5 sections of a résumé and LinkedIn profile that show your value


valueIt’s often said that the employer is the buyer and you’re selling a product, you. As impersonal as it seems, it’s true. Your product is excellent. You’ve achieved great success in the past and will continue to do so in the future.

However, the buyer won’t know of your potential for greatness if you don’t present both a powerful résumé and LinkedIn profile. Because it is no longer enough to simply submit a résumé. No, you need both.

So which sections of your résumé and LinkedIn profile will effectively show your value to employers?

Résumé

In response to a job ad your, résumé will be the first document the employers will see, so your value must show immediate impact. If not, your chances of getting an interview are very slim. The following sections of your résumé will contribute to demonstrating your value:

  1. A value headline tells potential employers your occupation, as well as your areas of expertise. It quickly tells employers why you are the person who should be brought in for an interview. But it’s not enough.
  2. A Performance Profile section that contains more illustration of your skills and experience and less fluff will show you as someone who does rather than says. No more than three to four lines are necessary if your content is sound and relevant for the jobs you’re pursuing. Wow statements, accomplishments, always help to show your value.
  3. Key skills in your Core Competency section for the positions you’re pursuing. Highlight skills that are required for a particular position–perhaps 6-8–but also include tie-breaker skills. You must fully understand the requirements of the position in order to know which skills to list in your Core Competency section.
  4. Job-specific accomplishments in your Work Experience will effectively show your value to the employer. The more relevant accomplishments you have in this section indicate your ability to perform well in the future. While a grocery list of your former/current responsibilities might seem impressive, accomplishments speak volumes.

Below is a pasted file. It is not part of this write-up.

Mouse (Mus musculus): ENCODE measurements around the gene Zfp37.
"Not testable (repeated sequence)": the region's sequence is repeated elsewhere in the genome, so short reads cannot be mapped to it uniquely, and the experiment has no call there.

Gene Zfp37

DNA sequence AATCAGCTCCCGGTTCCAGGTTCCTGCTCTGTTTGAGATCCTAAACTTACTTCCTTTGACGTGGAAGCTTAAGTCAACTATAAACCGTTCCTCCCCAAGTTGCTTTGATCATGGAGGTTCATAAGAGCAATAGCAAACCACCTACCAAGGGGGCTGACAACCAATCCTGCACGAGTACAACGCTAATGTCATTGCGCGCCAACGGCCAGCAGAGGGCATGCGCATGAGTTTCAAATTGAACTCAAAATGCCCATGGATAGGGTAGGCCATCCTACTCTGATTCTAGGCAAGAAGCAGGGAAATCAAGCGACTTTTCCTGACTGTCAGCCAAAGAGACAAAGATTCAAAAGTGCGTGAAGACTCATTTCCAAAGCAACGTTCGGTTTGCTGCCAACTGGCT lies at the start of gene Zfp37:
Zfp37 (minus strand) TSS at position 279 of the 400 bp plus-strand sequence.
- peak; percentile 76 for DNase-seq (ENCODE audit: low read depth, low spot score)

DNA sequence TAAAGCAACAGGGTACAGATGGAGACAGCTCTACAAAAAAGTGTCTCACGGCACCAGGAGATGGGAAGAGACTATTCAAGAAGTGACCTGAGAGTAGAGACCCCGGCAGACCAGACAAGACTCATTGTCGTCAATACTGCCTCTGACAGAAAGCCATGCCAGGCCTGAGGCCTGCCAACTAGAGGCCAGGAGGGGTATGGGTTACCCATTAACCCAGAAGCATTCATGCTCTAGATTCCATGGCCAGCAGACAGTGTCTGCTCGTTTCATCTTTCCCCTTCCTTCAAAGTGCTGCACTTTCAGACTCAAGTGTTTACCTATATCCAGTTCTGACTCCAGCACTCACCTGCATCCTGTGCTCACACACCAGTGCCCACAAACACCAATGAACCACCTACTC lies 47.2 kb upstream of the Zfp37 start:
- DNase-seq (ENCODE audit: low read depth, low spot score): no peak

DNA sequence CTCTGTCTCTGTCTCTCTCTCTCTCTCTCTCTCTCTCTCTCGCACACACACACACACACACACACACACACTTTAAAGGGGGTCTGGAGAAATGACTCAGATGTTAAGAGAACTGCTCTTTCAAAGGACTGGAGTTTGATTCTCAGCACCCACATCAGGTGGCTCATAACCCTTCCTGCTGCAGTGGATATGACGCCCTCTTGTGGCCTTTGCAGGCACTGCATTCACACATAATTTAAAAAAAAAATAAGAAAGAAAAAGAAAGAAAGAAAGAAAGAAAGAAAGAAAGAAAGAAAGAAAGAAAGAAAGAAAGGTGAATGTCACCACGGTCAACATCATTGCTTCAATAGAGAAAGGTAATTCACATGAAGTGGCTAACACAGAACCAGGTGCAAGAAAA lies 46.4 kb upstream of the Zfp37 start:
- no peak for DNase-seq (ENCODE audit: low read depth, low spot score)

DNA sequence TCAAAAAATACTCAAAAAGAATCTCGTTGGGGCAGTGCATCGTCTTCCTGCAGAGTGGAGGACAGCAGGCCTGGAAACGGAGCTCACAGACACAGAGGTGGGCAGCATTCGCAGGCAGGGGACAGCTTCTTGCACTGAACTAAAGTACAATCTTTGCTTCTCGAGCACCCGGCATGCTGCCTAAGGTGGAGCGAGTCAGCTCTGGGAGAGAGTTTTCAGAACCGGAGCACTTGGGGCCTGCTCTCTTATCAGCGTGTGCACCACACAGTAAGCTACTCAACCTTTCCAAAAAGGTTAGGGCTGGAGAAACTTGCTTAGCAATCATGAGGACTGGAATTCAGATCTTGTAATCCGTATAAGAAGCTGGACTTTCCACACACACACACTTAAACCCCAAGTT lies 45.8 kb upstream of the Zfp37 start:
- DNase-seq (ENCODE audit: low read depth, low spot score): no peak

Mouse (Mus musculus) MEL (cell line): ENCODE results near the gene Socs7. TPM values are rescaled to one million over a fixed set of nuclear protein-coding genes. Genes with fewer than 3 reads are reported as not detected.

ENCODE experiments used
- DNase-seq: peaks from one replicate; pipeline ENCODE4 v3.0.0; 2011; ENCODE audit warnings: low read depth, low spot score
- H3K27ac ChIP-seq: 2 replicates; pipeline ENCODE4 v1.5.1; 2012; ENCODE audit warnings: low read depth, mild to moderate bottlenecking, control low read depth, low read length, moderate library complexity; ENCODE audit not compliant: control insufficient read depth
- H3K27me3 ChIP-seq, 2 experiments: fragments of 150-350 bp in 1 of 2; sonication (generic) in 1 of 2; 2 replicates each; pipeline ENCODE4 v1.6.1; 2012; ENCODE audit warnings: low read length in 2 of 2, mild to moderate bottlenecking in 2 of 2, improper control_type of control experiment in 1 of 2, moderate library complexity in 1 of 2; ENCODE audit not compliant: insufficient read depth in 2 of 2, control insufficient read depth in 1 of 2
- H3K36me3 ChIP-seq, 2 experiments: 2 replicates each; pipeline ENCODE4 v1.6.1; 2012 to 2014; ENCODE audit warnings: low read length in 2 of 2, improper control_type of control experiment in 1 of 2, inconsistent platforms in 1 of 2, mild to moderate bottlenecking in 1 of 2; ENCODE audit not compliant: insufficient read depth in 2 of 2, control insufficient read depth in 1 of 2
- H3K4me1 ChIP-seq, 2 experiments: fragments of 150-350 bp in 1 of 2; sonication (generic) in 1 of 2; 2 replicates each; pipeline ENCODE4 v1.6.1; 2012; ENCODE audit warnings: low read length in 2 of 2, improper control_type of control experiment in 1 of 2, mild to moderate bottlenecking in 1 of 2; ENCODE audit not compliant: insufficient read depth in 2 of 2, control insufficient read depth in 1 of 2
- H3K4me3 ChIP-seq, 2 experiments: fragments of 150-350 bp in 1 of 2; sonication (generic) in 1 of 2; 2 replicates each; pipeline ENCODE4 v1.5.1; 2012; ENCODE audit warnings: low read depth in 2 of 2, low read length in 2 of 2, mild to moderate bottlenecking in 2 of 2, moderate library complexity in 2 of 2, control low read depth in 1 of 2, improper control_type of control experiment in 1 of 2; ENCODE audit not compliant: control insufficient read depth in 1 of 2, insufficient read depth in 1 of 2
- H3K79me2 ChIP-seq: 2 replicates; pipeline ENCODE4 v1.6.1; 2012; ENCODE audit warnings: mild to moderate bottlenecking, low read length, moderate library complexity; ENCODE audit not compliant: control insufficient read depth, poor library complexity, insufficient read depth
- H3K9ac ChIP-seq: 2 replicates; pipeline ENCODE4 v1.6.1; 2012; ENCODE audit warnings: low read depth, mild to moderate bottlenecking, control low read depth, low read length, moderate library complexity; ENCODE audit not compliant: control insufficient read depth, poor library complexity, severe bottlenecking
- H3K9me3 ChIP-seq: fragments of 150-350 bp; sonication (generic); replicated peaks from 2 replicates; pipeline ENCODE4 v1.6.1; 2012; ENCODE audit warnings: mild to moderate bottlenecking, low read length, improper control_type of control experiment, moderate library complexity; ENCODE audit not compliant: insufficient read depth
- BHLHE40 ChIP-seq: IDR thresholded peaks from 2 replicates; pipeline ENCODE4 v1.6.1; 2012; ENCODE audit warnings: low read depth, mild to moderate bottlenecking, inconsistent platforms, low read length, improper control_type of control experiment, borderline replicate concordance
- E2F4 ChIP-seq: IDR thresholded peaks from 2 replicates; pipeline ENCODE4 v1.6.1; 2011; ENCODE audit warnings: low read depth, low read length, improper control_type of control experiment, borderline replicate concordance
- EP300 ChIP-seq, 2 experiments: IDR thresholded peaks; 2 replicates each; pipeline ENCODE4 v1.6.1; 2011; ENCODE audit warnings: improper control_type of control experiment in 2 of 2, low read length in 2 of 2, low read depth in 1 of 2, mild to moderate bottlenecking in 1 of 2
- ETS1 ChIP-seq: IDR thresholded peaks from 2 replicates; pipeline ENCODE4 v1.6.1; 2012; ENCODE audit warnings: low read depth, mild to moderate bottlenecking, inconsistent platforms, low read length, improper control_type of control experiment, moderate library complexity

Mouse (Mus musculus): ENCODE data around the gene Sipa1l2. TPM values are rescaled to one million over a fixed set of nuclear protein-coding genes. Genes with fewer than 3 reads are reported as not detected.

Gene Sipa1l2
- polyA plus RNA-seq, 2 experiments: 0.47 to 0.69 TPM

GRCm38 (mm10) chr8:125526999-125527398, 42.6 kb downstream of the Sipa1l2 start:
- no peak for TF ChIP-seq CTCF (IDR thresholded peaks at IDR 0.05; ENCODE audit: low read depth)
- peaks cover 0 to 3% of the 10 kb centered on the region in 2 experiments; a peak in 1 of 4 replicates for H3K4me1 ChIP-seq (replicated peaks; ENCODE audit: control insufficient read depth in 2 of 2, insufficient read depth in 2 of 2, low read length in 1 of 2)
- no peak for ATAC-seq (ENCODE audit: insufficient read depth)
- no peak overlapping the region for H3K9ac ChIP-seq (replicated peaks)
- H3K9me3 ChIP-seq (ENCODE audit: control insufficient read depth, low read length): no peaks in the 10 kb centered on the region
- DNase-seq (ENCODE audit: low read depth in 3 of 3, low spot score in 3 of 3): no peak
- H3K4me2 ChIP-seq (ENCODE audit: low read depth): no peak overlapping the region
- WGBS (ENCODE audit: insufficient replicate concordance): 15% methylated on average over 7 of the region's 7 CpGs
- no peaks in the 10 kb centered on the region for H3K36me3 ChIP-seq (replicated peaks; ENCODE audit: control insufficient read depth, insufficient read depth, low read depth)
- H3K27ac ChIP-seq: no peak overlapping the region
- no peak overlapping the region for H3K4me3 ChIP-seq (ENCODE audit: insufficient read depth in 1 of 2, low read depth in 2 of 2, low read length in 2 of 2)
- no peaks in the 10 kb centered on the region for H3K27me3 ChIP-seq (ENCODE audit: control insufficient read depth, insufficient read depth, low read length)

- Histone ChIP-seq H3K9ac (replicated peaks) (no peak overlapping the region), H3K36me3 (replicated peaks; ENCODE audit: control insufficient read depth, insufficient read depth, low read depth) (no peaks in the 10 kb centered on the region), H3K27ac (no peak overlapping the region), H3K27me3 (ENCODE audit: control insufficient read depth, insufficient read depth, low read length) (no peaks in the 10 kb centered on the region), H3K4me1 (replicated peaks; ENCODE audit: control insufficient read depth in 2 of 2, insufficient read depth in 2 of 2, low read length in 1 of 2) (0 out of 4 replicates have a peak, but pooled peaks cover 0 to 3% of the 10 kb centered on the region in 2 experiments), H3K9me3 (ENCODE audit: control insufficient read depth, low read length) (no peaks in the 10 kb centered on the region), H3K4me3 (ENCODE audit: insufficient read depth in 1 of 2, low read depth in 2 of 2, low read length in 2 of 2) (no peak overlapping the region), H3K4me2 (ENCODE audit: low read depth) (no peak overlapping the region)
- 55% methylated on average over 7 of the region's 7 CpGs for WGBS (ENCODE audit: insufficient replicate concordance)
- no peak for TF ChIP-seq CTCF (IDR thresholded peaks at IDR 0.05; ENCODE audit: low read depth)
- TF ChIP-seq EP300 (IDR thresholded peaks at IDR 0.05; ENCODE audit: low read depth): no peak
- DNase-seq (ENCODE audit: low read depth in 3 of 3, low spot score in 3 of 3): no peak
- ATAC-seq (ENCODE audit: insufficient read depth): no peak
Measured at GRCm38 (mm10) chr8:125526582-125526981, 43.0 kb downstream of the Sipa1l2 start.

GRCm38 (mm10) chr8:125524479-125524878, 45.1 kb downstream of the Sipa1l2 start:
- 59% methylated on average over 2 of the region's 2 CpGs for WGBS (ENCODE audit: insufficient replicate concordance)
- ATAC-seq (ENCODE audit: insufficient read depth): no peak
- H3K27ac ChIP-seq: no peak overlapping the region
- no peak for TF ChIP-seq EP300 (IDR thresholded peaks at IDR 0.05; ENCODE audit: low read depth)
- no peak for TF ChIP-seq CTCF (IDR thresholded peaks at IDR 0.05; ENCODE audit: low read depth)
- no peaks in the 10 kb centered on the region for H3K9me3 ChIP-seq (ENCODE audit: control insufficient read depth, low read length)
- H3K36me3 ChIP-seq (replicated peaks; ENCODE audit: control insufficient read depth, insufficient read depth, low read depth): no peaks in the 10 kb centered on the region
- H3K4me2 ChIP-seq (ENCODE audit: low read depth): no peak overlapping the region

5. Keywords and phrases common to each position will give your résumé a better chance to be selected by Applicant Tracking Systems (ATS). Don’t be so concerned about the ATS that you produce a résumé that is poorly written; strive for a document that is optimized for the search engine, as well as one that shows your written communication skills.

LinkedIn profile

A consistent message of your value demonstrated through your résumé also applies to your LinkedIn profile. While your profile and résumé are different, they are similar in how you deliver your value.

Erik Deckers and Kyle Lacy, Branding Yourself Blog, wrote about the power of LinkedIn, 20 LinkedIn Case Studies for Branding Yourself. So take it from them; LinkedIn can be a a great way to show your value.

  1. Like on your résumé, a Value Headline will tell potential employers exactly who you are, as well as what your areas of expertise. Your headline and photo are what visitors to your profile will see first. Together they must make a great first impression.
  2. Your profile Summary will be different than your résumé’s Professional Profile; it is written in first- or third-person, but it must brand you as someone who demonstrates direction and value to employers. To some this is considered the most important section of your profile. You’re allowed 2,000 characters, whereas your résumé typically contains 150 characters. Tell your story.
  3. List your outstanding technical and transferable skill in the Skills section. This section on your profile is similar to the Core Competency section on your résumé. The skills you list must show your proficiency, as opposed to your familiarity.You will be endorsed for your skills, but also request recommendations from your former supervisors.
  4. Your Employment section may be briefer than your résumé’s, highlighting just the outstanding accomplishments from each job. Accomplishments speak louder than simple duty statements and are the most effective way to show your value. Or you can duplicate your résumé’s Work Experience section. The choice is yours.
  5. Keywords are just as important to have on your profile as they are on your résumé. Employers will only find you if your profile contains the keywords they enter into Advanced People Search. Your goal is to be on the first four pages–10 profiles per page–to be found by recruiters and hiring managers.

Some additional components of your LinkedIn profile which will show your value are ones not found on your résumé. The most obvious is a highly professional or business casual photo. Another useful area of your profile is Media which allows you to share PowerPoint or Prezi presentations, copies of your résumés, videos, and various other files.